many thanks to LH for archiving this on his press site – that first lux harmonium single from September 2011….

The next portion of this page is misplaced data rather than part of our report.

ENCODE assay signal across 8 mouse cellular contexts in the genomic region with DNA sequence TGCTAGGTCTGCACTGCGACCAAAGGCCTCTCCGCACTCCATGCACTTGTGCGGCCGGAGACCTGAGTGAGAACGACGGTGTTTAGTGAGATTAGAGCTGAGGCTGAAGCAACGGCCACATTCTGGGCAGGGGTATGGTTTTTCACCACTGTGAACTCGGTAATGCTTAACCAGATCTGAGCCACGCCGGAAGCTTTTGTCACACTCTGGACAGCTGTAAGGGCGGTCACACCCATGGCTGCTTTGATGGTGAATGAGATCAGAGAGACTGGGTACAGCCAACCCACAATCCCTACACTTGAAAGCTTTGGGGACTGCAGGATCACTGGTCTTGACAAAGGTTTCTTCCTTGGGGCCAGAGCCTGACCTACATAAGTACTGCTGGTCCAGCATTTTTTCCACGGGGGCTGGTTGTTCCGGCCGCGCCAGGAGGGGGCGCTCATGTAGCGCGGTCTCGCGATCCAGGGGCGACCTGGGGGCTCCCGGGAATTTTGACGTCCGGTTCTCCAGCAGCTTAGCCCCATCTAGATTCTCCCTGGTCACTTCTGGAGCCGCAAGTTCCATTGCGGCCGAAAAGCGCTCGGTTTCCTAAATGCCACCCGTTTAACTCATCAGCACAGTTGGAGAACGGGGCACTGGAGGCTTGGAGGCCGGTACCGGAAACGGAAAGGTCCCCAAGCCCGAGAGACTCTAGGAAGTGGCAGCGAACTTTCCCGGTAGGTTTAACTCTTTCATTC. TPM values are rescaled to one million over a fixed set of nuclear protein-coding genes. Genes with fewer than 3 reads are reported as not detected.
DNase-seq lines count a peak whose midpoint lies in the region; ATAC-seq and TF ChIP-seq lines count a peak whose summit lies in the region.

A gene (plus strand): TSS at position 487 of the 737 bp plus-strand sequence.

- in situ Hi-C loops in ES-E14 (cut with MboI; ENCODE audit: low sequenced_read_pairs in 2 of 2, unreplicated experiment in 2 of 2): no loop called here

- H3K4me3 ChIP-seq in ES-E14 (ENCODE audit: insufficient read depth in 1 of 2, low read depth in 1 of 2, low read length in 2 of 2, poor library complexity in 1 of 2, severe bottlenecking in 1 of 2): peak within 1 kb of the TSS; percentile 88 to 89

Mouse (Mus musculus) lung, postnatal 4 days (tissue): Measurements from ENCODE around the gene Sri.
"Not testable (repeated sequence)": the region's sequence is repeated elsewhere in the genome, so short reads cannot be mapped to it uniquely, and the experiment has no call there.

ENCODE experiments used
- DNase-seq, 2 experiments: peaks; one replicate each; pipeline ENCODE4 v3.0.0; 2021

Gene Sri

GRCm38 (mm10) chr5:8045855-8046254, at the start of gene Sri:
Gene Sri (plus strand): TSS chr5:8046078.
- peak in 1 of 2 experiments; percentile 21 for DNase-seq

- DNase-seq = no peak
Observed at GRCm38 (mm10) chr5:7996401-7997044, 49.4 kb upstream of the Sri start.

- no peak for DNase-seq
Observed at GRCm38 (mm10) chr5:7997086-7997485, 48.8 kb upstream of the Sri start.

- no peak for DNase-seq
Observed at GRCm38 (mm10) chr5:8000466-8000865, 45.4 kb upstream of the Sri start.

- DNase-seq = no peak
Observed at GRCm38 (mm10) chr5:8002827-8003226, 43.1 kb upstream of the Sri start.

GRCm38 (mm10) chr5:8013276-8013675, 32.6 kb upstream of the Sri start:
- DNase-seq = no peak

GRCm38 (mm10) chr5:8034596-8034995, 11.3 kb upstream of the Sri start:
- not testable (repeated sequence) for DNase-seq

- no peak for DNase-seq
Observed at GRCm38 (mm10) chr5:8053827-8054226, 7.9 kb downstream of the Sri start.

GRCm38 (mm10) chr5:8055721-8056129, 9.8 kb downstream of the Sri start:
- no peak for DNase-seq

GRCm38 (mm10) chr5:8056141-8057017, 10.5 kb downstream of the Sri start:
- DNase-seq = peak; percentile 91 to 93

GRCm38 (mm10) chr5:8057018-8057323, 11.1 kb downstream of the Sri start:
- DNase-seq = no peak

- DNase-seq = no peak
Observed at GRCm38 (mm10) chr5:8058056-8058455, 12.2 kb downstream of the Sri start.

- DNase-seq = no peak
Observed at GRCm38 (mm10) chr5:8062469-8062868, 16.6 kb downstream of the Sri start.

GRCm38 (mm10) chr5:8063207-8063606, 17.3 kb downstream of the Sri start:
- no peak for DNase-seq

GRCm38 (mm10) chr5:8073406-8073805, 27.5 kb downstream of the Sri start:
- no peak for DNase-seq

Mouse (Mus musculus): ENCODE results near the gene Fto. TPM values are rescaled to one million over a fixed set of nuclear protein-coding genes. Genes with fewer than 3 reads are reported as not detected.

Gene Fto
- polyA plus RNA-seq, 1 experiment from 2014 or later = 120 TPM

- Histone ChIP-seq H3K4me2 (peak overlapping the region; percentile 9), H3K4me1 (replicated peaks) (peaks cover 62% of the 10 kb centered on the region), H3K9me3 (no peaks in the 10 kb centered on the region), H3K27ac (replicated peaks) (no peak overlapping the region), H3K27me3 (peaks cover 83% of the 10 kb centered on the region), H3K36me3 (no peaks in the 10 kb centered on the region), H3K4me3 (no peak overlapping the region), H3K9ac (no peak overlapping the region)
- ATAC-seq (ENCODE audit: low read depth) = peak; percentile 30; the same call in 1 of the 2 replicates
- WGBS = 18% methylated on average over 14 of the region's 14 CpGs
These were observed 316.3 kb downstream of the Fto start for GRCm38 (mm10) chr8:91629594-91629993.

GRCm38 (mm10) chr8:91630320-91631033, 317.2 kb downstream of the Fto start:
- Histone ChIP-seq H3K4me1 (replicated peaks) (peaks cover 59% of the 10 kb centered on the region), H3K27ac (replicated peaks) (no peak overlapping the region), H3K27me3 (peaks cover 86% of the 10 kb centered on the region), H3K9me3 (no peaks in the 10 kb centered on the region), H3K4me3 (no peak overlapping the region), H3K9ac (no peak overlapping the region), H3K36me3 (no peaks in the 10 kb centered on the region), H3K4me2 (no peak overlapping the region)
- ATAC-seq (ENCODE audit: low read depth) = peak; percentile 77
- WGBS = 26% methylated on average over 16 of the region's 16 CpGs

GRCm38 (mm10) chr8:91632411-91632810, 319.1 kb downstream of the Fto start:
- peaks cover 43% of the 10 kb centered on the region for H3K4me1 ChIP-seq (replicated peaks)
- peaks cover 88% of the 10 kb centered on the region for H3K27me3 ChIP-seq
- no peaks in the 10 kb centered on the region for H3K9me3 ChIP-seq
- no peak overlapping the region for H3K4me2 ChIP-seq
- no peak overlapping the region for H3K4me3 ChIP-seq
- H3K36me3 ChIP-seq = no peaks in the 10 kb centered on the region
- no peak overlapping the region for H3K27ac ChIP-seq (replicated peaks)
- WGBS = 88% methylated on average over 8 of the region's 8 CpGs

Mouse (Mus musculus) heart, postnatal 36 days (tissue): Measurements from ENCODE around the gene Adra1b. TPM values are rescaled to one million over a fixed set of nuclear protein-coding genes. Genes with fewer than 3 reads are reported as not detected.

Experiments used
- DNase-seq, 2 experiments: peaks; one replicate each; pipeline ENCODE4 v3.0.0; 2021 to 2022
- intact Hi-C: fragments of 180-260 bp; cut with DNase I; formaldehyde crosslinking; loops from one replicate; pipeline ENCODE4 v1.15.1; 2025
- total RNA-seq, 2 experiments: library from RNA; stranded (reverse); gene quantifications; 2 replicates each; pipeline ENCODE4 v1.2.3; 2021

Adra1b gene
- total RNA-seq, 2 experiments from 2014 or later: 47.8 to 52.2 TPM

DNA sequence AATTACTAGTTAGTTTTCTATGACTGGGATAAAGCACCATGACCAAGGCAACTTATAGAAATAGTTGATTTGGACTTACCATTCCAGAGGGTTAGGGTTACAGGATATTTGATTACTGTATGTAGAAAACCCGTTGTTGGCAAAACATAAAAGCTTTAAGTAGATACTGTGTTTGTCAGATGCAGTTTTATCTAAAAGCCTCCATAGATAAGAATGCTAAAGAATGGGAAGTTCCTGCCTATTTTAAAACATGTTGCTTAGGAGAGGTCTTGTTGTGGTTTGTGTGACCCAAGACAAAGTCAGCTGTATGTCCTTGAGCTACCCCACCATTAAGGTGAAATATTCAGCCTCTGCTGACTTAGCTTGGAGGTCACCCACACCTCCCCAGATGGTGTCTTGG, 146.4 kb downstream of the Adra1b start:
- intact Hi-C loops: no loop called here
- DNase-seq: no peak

Not officially out for a few weeks Van 239 sees the debut twin set from Luke Harmonium – better known to family and friends as Luke Jones – information is a tad sketchy but it seems that there’s a full length currently simmering on the back burner awaiting release in the near future. Performing as both a solo artist and as a quintet, Lux Harmonium can often be found sourcing sonic textures through the recycling / remodelling or refashioning of old guitar and instrument parts his most favoured to date being his ‘harmonic guitar’, best known for his adept finger picking guitar playing artistry Mr Jones taps loosely into the delta folk blues worlds of a certain Mr Fahey and with the application of a fair amount of magic dust crafts something of a demurring detail that’s clipped with a longing lazy eyed pastoral glow that recalls at various points Alasdair Roberts minus the traditionalist slant, a younger earlier career minded and less haunting sounding David A Jaycock and most notably Loren MazzaCane Connors. Dimpled with an autumnal hue and back dropped by a wheezing harmonium ’the bones you break’ – the chirpier of the featured brace – tenderly touches base with the more genteel moments of Lupen Crooks back catalogue – its lolloping canters, lushly woven warmth filled textures and crooked and creaking motifs are trimmed idyllically to a pastel traced faintness whose collective effect endow it with an acutely breezy albeit sleepy headed cosy glow demeanour. Mind you and in keeping with the typical tradition of these things we must admit to being a tad bit smitten by the flip sides picturesque instrumental offering ’camel bones’ – a free spirited gem whose timeless pastoral pageantry (reminiscent incidentally of Billy Mahonie head boy Gavin Baker’s collaborations with his father as the Baker Boys) is thrust unto what can only best be described as a age old dance with natures freewheeling and unfettered elements seemingly playing tic, tac toe with her land locked fixtures, sound wise very much informed by the much missed Fahey and Rose with the crystal clear clarity afforded to each and every scratch and scrape of the nylon strings appending a sense of the natural and the archaic with Jones’ use of space and drama perfectly pitched by the metering shift in pace from the lull of thoughtful murmurs to the onward rush of the chase – quite captivating if you ask me.